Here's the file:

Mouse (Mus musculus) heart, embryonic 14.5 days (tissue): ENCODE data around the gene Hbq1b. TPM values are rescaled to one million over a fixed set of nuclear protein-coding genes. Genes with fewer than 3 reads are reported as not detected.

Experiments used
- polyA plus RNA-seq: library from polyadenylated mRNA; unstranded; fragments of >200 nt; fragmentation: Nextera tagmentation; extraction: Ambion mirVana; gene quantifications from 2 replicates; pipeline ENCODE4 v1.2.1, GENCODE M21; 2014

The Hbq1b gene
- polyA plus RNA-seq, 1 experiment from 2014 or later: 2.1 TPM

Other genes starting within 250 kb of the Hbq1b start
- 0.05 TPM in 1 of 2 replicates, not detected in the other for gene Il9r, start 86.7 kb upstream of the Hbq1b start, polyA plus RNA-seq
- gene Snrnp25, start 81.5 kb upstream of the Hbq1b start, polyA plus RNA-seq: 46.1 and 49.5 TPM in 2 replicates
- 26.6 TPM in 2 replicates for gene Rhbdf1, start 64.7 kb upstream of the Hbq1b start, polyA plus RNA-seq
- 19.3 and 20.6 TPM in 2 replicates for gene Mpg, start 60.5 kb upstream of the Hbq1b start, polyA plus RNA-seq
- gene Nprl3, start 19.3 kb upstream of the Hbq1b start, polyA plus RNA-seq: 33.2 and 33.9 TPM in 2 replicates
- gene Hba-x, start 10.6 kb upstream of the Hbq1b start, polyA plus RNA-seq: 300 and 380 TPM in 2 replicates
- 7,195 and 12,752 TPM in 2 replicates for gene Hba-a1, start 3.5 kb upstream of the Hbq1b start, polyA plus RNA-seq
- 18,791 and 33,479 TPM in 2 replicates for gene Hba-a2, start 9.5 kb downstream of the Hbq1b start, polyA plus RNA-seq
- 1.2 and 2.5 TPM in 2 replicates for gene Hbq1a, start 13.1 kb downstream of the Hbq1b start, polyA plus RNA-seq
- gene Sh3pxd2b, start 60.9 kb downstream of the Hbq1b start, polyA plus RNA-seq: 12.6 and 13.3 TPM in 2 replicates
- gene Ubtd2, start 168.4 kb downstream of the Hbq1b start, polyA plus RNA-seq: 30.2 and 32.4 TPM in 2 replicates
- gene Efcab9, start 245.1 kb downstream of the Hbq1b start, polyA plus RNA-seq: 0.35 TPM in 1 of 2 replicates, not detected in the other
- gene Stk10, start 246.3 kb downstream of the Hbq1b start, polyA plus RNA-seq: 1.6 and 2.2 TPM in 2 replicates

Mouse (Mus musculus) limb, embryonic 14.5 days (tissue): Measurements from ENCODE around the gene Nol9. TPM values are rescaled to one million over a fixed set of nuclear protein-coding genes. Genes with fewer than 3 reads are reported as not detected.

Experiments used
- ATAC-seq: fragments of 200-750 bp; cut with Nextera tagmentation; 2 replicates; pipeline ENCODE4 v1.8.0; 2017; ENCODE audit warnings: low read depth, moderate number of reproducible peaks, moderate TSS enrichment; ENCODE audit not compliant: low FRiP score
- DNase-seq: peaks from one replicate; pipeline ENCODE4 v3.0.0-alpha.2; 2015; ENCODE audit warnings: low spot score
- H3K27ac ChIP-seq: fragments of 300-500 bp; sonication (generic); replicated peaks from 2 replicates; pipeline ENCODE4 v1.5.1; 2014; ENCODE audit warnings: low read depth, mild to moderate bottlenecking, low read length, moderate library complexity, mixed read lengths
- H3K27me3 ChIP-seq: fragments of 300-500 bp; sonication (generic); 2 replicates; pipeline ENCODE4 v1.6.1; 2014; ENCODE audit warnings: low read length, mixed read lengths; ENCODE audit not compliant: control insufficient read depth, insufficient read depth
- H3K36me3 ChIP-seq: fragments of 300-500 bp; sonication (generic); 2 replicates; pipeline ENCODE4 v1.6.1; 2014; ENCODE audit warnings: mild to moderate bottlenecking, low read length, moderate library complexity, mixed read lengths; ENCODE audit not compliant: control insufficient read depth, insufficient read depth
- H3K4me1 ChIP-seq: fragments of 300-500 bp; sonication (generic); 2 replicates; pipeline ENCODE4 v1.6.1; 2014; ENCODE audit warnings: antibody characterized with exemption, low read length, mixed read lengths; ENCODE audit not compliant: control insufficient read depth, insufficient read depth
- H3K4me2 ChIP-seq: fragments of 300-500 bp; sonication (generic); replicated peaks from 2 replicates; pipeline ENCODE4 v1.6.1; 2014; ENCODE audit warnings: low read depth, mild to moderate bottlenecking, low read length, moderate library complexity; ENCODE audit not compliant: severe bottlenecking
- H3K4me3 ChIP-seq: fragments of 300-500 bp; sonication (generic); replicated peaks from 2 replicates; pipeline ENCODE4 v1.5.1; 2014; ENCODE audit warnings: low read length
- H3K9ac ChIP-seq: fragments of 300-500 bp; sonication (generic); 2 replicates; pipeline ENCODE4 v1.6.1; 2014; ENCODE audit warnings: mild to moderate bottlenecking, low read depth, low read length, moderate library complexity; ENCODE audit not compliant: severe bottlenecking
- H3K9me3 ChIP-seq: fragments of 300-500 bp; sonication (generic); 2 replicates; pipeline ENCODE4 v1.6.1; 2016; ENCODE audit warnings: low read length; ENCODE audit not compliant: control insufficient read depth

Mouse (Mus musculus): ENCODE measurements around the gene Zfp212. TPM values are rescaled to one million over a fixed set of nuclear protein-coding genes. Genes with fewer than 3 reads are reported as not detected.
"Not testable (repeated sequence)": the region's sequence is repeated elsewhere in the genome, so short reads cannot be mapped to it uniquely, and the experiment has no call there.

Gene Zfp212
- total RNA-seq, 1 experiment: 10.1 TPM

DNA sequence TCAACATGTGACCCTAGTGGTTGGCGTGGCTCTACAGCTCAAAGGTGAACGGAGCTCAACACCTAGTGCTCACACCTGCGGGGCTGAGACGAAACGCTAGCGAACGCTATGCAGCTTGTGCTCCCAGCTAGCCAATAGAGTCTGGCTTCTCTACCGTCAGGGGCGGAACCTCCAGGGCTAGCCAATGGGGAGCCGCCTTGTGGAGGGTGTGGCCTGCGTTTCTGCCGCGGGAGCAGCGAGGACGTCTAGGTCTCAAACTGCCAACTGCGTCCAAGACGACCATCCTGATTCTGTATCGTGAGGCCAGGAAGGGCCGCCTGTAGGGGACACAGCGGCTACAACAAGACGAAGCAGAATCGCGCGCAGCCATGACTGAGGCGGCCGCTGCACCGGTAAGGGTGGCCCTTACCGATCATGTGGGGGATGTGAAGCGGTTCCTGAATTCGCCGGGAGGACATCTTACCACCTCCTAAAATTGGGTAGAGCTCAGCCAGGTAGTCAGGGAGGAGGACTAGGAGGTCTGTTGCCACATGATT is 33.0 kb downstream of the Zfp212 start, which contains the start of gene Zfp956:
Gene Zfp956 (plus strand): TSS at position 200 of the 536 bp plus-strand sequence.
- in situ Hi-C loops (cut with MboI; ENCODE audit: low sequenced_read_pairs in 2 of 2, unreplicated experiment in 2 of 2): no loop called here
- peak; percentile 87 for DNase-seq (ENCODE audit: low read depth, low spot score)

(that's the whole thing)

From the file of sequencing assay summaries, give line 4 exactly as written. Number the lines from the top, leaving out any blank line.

The Hbq1b gene